Absolute moral authority

Matthew Hoy
By Matthew Hoy on July 26, 2010

Heard anything about Cindy Sheehan lately? Wonder why?

The last person to have “absolute moral authority” (AMA) granted to her by the mainstream media, Sheehan is no longer a useful tool now that the target of her ire would be a Democratic president.

Sunday, on CNN’s “Reliable Sources,” Salon.com (does anyone actually read that site?) editor-in-chief Joan Walsh bestowed AMA on Shirley Sherrod, the speaker at an NAACP event who was fired by the Obama administration over the fear that she might become a regular staple of the Fox News Channel.

Walsh (who is now claiming she didn’t say what she really did say) said that Sherrod can say whatever she likes because her father was murdered by a white man who was never charged in the Jim Crow South.

JOAN WALSH, EDITOR-IN-CHIEF, SALON.COM: The woman's father was murdered by a white farmer, and there were witnesses. And the white justice system never found the murderer guilty. She's entitled to talk about race any way she wants to. That's not giving her a pass. Yes, any way she wants to. A bad experience in your background? I'm talking about murder. Murder, Matt. And the fact of the matter is, the woman turned out to be the antithesis of Andrew Breitbart, who told a story of racial reconciliation and healing and forgiving white people, and going on to help white people and going on to -- the issue in this country -- is class as much as race. I'm not giving her a pass. But I think the idea that she shouldn't be able to say Fox or Breitbart is racist preposterous. She gets to say that because it's true, and because from her vantage point it's especially true.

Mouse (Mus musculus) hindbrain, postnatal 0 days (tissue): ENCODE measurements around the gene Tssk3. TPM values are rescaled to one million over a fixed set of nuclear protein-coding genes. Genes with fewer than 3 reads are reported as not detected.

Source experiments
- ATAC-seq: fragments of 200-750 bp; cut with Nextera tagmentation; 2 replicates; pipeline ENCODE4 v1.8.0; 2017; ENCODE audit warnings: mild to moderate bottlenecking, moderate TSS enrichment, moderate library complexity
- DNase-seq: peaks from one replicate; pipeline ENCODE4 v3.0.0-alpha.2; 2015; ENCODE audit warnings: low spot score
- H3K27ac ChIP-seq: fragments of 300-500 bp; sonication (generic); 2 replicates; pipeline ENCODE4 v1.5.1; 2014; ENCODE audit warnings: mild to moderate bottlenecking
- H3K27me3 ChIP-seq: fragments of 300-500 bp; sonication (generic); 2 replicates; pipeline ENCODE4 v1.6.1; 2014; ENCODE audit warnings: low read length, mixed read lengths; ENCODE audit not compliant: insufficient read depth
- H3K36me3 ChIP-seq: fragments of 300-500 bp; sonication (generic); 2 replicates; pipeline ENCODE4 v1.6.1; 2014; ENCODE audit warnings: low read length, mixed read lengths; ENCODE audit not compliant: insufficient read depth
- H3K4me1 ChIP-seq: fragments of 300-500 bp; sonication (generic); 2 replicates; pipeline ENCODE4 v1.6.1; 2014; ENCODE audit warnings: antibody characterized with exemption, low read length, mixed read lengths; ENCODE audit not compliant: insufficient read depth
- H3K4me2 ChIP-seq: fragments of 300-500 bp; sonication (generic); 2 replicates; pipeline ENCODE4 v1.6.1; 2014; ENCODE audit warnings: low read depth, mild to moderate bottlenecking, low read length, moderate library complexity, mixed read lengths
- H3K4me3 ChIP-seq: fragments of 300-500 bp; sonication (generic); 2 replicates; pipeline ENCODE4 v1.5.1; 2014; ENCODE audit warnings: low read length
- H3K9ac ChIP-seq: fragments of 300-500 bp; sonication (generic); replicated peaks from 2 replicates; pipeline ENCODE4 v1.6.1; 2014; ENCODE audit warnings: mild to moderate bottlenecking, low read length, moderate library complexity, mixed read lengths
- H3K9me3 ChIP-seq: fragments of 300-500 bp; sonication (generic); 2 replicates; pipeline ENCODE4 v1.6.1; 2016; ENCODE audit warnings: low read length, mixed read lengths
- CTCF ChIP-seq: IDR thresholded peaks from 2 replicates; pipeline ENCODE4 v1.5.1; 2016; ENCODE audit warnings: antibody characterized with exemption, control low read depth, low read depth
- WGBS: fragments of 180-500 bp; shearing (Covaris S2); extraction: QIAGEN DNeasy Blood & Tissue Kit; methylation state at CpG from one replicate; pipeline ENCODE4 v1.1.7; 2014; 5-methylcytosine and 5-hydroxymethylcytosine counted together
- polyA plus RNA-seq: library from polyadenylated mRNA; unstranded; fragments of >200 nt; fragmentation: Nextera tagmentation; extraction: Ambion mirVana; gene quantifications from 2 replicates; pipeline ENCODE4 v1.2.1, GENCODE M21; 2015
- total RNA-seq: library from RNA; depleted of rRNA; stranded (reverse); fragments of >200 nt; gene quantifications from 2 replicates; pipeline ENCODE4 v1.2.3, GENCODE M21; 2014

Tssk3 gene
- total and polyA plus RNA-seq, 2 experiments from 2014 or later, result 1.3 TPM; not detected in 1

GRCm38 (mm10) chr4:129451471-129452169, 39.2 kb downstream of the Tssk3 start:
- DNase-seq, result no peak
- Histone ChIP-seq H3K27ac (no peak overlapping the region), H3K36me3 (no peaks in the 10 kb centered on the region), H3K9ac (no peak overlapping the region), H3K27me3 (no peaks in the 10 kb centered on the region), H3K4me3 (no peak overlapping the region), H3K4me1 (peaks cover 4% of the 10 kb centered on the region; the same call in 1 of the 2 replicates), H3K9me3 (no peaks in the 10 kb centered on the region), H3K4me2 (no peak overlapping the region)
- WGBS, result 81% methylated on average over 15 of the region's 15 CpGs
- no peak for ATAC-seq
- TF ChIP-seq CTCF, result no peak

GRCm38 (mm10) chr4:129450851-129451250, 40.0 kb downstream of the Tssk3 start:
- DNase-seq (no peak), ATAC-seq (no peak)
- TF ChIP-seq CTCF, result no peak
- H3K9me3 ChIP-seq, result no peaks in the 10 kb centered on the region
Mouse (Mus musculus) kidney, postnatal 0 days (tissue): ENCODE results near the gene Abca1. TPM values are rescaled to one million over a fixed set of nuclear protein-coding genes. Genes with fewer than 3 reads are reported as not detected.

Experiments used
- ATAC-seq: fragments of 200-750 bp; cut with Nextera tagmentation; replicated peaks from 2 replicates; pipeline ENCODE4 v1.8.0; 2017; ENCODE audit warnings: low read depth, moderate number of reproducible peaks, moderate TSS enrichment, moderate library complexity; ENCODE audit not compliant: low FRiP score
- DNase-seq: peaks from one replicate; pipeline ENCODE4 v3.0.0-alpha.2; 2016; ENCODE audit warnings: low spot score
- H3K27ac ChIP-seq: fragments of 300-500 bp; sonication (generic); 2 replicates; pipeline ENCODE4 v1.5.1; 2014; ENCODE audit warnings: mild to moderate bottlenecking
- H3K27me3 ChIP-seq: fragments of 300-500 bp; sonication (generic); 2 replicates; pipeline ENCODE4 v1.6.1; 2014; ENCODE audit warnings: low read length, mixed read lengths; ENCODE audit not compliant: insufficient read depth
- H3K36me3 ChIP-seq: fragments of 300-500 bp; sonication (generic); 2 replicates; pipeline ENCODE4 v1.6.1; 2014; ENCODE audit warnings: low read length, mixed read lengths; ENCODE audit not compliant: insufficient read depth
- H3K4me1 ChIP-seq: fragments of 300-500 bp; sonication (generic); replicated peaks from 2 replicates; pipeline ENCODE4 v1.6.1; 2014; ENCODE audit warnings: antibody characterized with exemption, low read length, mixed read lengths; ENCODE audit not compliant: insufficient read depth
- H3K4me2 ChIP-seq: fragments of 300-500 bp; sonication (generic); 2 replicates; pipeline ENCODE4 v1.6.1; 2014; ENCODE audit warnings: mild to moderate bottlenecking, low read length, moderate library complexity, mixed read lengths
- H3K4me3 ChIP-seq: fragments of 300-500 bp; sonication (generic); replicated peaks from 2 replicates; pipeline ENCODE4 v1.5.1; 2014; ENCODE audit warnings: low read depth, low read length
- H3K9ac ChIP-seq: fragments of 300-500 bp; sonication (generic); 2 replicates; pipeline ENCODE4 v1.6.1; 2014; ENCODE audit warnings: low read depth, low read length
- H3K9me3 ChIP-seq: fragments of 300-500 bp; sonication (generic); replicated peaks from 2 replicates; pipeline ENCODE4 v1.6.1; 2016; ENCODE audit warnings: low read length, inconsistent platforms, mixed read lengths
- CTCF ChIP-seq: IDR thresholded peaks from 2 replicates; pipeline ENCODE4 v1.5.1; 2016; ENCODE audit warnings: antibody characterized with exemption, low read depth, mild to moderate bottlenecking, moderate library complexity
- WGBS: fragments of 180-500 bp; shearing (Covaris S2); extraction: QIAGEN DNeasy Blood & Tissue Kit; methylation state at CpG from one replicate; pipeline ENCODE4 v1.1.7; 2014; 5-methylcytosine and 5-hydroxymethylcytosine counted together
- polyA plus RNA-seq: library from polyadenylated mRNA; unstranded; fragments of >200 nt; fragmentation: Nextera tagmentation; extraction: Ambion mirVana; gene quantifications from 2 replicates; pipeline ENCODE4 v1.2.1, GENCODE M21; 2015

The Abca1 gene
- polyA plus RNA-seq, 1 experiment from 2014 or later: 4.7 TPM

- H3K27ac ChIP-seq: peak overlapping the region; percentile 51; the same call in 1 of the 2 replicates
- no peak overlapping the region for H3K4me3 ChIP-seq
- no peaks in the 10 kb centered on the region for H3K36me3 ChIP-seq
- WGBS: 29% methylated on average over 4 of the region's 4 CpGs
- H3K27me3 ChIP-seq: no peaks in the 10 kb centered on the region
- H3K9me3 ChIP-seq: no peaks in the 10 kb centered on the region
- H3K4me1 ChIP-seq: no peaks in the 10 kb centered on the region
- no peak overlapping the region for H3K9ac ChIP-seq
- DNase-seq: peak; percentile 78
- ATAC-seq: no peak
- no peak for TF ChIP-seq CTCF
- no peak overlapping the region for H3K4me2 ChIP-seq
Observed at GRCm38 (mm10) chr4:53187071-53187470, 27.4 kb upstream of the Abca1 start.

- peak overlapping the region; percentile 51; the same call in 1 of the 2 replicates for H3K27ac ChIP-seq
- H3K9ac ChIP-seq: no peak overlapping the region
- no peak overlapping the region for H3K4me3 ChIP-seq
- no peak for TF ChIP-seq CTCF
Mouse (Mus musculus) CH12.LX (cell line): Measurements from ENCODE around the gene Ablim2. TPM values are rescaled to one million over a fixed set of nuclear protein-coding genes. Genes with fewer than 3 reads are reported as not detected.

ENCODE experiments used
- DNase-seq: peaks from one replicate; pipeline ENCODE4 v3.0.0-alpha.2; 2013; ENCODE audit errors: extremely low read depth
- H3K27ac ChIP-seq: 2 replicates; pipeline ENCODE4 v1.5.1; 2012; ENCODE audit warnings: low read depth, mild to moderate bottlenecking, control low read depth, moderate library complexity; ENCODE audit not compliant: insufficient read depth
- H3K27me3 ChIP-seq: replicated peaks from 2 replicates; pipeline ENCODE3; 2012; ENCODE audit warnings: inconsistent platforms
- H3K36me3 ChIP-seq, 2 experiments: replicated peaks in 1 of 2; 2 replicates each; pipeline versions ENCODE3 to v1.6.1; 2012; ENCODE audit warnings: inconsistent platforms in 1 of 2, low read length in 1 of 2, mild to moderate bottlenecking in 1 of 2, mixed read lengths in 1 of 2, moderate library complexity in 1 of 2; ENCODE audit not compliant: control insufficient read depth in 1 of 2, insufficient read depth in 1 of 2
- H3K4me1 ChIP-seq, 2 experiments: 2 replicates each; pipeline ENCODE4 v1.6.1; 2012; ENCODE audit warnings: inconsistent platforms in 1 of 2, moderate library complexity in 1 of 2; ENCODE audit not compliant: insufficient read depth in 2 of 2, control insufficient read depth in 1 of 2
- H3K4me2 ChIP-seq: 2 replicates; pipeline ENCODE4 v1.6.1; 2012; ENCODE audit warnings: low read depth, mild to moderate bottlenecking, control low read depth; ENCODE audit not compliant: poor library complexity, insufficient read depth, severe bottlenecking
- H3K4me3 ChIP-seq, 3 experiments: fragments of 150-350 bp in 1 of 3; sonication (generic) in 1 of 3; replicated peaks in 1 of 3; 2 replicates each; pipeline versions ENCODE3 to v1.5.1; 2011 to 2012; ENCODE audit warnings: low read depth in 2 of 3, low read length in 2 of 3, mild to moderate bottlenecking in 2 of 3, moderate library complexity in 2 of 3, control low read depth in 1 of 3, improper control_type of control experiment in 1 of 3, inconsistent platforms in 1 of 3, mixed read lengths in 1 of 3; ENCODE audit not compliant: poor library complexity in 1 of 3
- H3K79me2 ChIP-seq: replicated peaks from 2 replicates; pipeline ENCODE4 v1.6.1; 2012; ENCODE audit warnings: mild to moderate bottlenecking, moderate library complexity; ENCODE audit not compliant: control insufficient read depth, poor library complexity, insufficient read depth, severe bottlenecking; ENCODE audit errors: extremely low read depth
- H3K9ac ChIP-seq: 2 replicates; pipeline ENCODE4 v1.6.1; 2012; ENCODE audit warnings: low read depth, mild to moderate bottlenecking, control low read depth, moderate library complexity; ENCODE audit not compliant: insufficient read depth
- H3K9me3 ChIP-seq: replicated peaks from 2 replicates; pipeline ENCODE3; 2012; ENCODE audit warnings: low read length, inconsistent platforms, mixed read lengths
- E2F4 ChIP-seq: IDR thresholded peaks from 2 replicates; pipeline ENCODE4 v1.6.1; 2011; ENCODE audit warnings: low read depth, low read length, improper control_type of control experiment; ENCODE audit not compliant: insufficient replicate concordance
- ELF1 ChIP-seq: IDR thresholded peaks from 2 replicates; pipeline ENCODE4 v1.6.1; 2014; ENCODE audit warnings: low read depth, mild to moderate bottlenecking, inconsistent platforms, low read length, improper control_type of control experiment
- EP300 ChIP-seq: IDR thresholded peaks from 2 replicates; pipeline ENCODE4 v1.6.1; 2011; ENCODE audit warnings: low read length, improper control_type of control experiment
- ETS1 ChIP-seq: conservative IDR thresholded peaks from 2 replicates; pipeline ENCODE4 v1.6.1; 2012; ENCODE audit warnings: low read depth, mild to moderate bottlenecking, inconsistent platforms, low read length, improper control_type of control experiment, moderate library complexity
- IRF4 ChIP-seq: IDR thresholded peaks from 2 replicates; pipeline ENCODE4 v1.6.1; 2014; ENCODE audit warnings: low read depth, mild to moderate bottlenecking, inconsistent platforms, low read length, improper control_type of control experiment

Walsh is less of a journalist than even Breitbart purports to be – and Breitbart doesn’t purport to do journalism. Beware if Walsh ever decides that Spencer “who cares – call them racists” Ackerman should have AMA because he was picked last to play soccer on the playground as a child.

For the record: Having listened to Sherrod’s entire speech, I still think she’s a class warrior and a based on the charges she’s since hurled at Andrew Breitbart – specifically her outlandish claim that he wants blacks to be slaves again – that Breitbart’s original charge turned out to be more accurate than the original, truncated video would lead one to believe. During the original video, Sherrod also claimed that the right opposes Obama because he’s black – a typical, but dishonest and unwarranted portrayal of the race card. The right opposes Obama’s policies because of his policies, not because of his skin color.

2 comments on “Absolute moral authority”

  1. I'd like to comment on Andrew Breitbart. Breitbart was responding to the charge, made by the NAACP and many others, that the Tea Party's argument against the stimulus and state-run health care was not based on small government principles, but on racism. Breitbart produced a video showing the NAACP clapping and cheering when their invited speaker said she treated a client shabbily because he was white. The clapping and cheering was not taken out of context, it revealed that the NAACP was a very small minded audience, and it proved Breitbart's point -- the only point he was trying to make.

    Whether or not the invited speaker went on to discuss her "Road to Damascus" moment was not relevant to Breitbart, since the video was not about her but her audience. It was her own agency, or the White House, that over-reacted. Breitbart never called for her dismissal.

    And I certainly don't know why Michael Kinsley would start an opinion piece with the words: "Andrew Breitbart is a sh*t".


    1. I seldom agreed with Michael Kinsley, but I respected him. That he would start a column out with such a statement is disappointing.

      It's one thing coming from a Daily Kos diarist; it's something else coming from him.


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